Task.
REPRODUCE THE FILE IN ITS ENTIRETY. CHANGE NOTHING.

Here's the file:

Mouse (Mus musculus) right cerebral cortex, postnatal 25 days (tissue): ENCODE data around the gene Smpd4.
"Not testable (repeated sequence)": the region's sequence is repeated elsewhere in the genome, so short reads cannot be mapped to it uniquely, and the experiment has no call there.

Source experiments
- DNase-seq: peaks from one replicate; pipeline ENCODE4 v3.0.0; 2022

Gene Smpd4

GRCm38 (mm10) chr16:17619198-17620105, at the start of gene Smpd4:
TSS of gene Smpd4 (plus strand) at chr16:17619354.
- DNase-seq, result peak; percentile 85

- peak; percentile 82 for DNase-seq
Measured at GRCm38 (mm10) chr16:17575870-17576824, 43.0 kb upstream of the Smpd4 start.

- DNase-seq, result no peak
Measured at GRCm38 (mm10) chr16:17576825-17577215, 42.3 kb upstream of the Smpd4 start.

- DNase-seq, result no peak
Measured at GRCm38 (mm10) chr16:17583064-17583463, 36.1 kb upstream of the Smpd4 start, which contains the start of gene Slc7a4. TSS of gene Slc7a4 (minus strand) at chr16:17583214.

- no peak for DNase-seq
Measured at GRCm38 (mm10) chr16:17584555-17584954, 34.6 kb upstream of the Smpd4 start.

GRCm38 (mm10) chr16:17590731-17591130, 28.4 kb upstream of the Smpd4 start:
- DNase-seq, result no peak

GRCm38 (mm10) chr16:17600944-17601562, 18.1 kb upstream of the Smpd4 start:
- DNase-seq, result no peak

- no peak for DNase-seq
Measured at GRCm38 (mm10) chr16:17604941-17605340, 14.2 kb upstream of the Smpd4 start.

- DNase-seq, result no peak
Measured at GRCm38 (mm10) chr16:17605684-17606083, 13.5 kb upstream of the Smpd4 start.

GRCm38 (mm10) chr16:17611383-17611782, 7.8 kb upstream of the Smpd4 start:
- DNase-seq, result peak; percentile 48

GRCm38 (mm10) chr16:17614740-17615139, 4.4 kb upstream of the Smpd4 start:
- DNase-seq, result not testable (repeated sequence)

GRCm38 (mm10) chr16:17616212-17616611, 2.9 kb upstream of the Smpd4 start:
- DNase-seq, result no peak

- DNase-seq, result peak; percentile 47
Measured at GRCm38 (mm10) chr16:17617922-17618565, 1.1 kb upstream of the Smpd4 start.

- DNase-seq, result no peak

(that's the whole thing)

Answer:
Mouse (Mus musculus) right cerebral cortex, postnatal 25 days (tissue): ENCODE data around the gene Smpd4.
"Not testable (repeated sequence)": the region's sequence is repeated elsewhere in the genome, so short reads cannot be mapped to it uniquely, and the experiment has no call there.

Source experiments
- DNase-seq: peaks from one replicate; pipeline ENCODE4 v3.0.0; 2022

Gene Smpd4

GRCm38 (mm10) chr16:17619198-17620105, at the start of gene Smpd4:
TSS of gene Smpd4 (plus strand) at chr16:17619354.
- DNase-seq, result peak; percentile 85

- peak; percentile 82 for DNase-seq
Measured at GRCm38 (mm10) chr16:17575870-17576824, 43.0 kb upstream of the Smpd4 start.

- DNase-seq, result no peak
Measured at GRCm38 (mm10) chr16:17576825-17577215, 42.3 kb upstream of the Smpd4 start.

- DNase-seq, result no peak
Measured at GRCm38 (mm10) chr16:17583064-17583463, 36.1 kb upstream of the Smpd4 start, which contains the start of gene Slc7a4. TSS of gene Slc7a4 (minus strand) at chr16:17583214.

- no peak for DNase-seq
Measured at GRCm38 (mm10) chr16:17584555-17584954, 34.6 kb upstream of the Smpd4 start.

GRCm38 (mm10) chr16:17590731-17591130, 28.4 kb upstream of the Smpd4 start:
- DNase-seq, result no peak

GRCm38 (mm10) chr16:17600944-17601562, 18.1 kb upstream of the Smpd4 start:
- DNase-seq, result no peak

- no peak for DNase-seq
Measured at GRCm38 (mm10) chr16:17604941-17605340, 14.2 kb upstream of the Smpd4 start.

- DNase-seq, result no peak
Measured at GRCm38 (mm10) chr16:17605684-17606083, 13.5 kb upstream of the Smpd4 start.

GRCm38 (mm10) chr16:17611383-17611782, 7.8 kb upstream of the Smpd4 start:
- DNase-seq, result peak; percentile 48

GRCm38 (mm10) chr16:17614740-17615139, 4.4 kb upstream of the Smpd4 start:
- DNase-seq, result not testable (repeated sequence)

GRCm38 (mm10) chr16:17616212-17616611, 2.9 kb upstream of the Smpd4 start:
- DNase-seq, result no peak

- DNase-seq, result peak; percentile 47
Measured at GRCm38 (mm10) chr16:17617922-17618565, 1.1 kb upstream of the Smpd4 start.

- DNase-seq, result no peak